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Automotive

Liberals give BlackBerry $40M to support futuristic car development

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OTTAWA — BlackBerry is getting $40 million in federal funding to help develop technologies that make cars safer, more connected to cyberspace and, eventually, capable of driving themselves.

The company is putting $310 million of its own money into the initiative, expected to create 800 jobs over the next decade at BlackBerry’s campus in the Ottawa suburb of Kanata, as well as support 300 existing jobs there.

The one-time smartphone leader is now working on advanced systems for vehicles and will put the federal money toward software development for the next generation of autonomous vehicles as well as skills training for workers.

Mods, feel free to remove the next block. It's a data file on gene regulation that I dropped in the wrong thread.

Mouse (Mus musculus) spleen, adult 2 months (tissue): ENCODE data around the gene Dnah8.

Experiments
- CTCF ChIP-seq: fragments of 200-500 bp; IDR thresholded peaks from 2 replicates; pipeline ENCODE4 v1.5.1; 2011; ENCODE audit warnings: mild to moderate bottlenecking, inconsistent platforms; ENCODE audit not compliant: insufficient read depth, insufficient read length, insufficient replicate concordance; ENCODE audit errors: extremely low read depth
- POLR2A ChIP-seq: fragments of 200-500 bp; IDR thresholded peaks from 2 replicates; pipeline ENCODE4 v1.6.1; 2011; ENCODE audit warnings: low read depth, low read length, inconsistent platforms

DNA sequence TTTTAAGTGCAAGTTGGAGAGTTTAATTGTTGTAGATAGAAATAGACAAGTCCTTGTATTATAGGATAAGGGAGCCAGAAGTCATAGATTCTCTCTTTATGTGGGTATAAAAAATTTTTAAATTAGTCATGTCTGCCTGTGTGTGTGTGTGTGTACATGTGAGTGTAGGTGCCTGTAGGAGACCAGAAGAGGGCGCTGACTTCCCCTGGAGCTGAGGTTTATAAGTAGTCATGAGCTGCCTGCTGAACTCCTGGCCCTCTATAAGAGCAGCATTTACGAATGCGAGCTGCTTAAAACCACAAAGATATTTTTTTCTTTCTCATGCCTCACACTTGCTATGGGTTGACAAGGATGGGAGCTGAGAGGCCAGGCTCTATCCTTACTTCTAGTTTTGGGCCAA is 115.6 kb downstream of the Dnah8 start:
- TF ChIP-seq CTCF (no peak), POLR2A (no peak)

BlackBerry says its QNX software is already in 120 million cars, guiding systems related to driver assistance features (such as automatic braking to avoid collisions), hands-free commands, and entertainment.

BlackBerry QNX plans to develop new automated-control systems, upgrade and secure communications in vehicles, and improve car safety by expanding its driver-assistance system.

The company says these are milestones along the road to truly driverless cars, which are still years away from becoming widely available to consumers.

The federal money is coming from the government’s Strategic Innovation Fund, a program intended to stimulate development of innovative products.

Prime Minister Justin Trudeau told a news conference Friday the federal money for BlackBerry QNX software is a sign the government supports Canadian technology companies that want to lead in a new economy.

“Think of this new platform as the central nervous system of your car. It will consolidate things like lane assistance and blind-spot detection, so that the cars of the future are safer and more reliable,” he said.

“For a global leader like QNX, this represents an unprecedented opportunity for growth. Of course, the competition is fierce.”